By David Jennings, 1L Student, Vermont Law School
After hundreds of years of persecution in the United States, in 1978 the US Fish and Wildlife Service (USFWS) listed gray wolves (Canis lupus) under the Endangered Species Act (ESA), which gave them federal protection from hunting, killing, and otherwise harassing. Following this protection, in 1995 and 1996, 31 wolves were reintroduced to Yellowstone National Park in Wyoming, and another 23 were released in Idaho. In 2003, satisfied that the populations had sufficiently recovered, USFWS initiated procedures to delist wolves from the ESA. Extensive litigation back and forth followed, but ultimately wolf hunting in Wyoming resumed in October 2017.
Under the ESA, a species is considered endangered if it is “in danger of extinction throughout all or a significant portion of its range.” In addition to listing an entire species, USFWS can classify a particular population of a species as a distinct population segment (DPS). A DPS can be used to prioritize conservation for a declining population in a specific area, but can also be used to remove protections for populations that may have recovered. USFWS applied this method to justify delisting wolves in the “Northern Rocky Mountain” DPS. The decision to delist the Northern Rocky Mountain wolves presents an important question: was USFWS motivated by sound management strategy or simply anti-wildlife politics?
Wolf reintroduction in Wyoming inevitably led to conflict with owners of livestock. For example, from 1987 to 2002, 861 domestic animals (predominantly cattle and sheep) were killed by wolves in Idaho, Montana, and Wyoming. These losses cost around $11,000 in damages each year. USFWS’s main justification for delisting the Northern Rocky Mountain wolves and permitting hunting was to sustainably control populations. Their argument was that sustainable population control would presumably reduce livestock losses, and also reduce wolf poaching. Contrary to this theory however, there is evidence that more wolves are illegally killed without permits when hunting is legalized, possibly because legalizing it suggests wolves’ importance as a species has diminished. In fact, one of Yellowstone’s most famous wolves was killed earlier in 2017.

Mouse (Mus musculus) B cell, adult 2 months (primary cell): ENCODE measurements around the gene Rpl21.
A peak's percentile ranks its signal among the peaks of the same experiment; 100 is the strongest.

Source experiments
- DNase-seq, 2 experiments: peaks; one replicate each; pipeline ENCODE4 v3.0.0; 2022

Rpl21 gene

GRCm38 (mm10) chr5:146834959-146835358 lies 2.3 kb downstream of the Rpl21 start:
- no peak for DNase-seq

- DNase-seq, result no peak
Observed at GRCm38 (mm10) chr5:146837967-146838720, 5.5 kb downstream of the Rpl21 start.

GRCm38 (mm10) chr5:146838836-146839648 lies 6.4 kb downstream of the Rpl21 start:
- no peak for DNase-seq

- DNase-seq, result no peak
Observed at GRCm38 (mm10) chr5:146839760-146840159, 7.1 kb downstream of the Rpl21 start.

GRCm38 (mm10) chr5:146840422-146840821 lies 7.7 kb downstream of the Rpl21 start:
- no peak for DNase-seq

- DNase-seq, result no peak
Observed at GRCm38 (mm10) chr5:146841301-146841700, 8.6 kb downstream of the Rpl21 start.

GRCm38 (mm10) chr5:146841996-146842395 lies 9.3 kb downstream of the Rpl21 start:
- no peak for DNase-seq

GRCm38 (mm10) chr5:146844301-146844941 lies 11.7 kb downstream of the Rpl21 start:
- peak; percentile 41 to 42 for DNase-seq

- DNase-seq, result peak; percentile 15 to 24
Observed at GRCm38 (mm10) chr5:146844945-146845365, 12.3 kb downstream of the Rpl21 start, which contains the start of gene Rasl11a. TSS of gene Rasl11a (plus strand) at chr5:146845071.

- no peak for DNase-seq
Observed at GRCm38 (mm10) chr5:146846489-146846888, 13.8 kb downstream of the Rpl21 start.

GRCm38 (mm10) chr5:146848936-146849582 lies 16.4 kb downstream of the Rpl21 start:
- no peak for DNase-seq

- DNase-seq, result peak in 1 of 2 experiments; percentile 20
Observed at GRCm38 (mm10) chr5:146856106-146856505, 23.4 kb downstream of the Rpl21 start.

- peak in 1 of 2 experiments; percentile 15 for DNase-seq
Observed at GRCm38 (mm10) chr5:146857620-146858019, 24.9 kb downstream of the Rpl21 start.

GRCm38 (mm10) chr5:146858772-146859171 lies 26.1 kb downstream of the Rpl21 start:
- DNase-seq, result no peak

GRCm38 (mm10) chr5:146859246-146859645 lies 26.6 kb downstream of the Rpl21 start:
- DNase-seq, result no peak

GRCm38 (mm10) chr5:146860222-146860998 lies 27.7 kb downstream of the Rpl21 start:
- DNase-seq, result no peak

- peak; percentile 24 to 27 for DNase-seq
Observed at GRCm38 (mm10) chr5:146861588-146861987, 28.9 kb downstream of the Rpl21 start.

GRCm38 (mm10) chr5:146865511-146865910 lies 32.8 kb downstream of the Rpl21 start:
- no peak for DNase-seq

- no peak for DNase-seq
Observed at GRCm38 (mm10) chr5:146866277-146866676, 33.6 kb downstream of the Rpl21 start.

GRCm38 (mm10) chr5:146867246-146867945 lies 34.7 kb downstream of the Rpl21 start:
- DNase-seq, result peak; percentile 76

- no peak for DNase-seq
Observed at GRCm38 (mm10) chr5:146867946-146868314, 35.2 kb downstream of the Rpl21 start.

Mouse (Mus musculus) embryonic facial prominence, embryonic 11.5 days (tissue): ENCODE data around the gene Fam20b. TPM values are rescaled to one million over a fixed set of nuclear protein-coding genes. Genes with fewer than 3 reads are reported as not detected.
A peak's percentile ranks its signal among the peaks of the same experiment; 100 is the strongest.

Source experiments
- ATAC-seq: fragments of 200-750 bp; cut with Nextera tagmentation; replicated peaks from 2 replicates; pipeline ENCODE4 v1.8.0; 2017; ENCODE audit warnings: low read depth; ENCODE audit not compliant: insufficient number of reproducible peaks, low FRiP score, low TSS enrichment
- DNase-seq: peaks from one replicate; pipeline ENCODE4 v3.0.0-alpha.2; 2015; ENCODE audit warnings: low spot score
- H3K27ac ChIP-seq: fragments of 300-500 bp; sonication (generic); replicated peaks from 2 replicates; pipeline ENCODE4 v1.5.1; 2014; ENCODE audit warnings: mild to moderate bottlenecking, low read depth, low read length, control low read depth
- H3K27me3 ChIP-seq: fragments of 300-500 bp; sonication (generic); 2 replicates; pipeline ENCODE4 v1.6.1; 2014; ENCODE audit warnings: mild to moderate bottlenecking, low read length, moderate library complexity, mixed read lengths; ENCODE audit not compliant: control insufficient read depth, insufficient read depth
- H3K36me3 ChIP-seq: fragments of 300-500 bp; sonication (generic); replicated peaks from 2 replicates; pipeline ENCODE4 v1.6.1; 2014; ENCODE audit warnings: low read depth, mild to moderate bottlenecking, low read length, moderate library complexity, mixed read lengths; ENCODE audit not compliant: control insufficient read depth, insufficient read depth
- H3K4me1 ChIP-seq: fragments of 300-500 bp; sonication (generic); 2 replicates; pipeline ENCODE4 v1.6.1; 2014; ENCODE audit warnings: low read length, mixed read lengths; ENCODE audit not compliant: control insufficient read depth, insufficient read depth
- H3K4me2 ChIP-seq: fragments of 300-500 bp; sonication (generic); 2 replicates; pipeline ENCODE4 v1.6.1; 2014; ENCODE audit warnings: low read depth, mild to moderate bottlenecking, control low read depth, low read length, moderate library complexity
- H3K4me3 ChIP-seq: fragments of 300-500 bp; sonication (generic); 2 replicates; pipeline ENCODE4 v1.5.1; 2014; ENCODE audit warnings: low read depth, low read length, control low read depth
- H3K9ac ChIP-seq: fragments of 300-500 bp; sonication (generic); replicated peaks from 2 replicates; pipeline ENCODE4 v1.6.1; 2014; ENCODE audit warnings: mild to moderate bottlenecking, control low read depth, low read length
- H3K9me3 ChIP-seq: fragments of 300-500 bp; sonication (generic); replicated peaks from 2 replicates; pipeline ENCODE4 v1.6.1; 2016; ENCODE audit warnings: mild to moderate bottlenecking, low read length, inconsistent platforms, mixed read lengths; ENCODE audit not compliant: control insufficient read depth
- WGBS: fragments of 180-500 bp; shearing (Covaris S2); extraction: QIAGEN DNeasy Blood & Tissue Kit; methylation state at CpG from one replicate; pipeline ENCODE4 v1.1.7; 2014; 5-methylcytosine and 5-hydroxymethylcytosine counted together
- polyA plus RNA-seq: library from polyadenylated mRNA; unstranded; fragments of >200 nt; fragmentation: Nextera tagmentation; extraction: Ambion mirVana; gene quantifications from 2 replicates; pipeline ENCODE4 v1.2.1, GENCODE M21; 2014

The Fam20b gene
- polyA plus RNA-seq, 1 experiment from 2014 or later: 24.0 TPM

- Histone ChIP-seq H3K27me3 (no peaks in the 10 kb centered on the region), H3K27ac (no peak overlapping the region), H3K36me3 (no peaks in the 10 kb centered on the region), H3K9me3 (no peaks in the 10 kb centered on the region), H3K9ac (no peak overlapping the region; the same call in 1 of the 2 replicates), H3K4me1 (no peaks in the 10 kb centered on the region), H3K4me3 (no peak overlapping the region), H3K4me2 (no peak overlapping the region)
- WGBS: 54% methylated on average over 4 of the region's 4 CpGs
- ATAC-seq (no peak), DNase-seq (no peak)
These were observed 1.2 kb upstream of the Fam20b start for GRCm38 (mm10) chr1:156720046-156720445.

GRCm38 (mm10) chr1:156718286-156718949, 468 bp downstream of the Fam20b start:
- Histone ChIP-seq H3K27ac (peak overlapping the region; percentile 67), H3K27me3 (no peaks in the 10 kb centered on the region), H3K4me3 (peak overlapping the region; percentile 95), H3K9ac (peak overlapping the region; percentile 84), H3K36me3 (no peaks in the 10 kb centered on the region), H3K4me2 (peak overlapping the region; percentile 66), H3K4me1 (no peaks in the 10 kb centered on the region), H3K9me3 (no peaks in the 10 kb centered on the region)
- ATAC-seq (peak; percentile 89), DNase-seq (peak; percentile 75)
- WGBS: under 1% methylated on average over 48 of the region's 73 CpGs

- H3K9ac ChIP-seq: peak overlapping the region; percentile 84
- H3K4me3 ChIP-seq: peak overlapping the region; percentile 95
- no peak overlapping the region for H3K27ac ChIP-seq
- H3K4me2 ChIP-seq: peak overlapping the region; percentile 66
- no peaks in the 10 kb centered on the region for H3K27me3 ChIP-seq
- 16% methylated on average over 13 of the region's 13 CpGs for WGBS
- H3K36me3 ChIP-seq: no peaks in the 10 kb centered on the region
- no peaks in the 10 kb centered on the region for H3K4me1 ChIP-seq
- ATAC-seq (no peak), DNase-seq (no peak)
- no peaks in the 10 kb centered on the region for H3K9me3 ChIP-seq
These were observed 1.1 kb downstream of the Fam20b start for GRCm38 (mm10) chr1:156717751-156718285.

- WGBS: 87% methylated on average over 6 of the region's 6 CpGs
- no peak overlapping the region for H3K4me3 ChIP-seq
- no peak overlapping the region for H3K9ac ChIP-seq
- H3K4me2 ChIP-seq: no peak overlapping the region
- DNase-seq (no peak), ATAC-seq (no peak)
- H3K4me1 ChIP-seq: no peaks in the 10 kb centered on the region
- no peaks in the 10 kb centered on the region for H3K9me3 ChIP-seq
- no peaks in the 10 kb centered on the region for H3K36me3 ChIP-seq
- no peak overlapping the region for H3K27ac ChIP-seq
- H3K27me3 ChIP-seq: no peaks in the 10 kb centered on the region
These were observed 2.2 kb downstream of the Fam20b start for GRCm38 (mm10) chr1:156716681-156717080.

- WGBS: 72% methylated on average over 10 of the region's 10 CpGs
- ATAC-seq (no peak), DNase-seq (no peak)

Many people have a negative attitude towards wolves, mistakenly believing that they provide few economic or ecological benefits. The truth is that wolves provide many economic and ecological benefits. In a recent survey, 83% of Yellowstone’s 4.25 million visitors stated viewing wildlife was an important reason why they visited the park—second only to viewing natural scenery. Some estimates have even suggested that wolf watching brings $35 million to the local economy each year.
The ecological benefits of wolves and other large predators in general are also well documented. In Yellowstone specifically, wolf reintroduction initiated a trophic cascade by changing the behavior of herbivores such as elk. With fewer elk foraging in riparian areas, more aspen trees could grow, and the landscape was restored to a more natural condition. This allowed even more species in the Yellowstone ecosystem to thrive. Unfortunately, however, recent data indicate that 243 livestock animals were killed by wolves in Wyoming alone in 2016. The livestock losses are clearly problematic for many ranchers. Is there a way we can balance the importance of wolves in the Northern Rocky Mountain ecosystem without ignoring their impact on ranchers’ livelihoods?
Maybe as a society we should be willing to pay more for beef and lamb, to help subsidize effective non-lethal predator deterrents or compensate ranchers. Maybe we should just be eating less beef and lamb in the first place. Either way, there are better alternatives for wolf management than delisting and culling them as soon as they become inconvenient in a given DPS. Going forward, hopefully Wyoming and other states will employ some of these alternatives and embrace the benefits wolves provide instead of continuing to pursue such a politically-motivated and trigger-happy approach.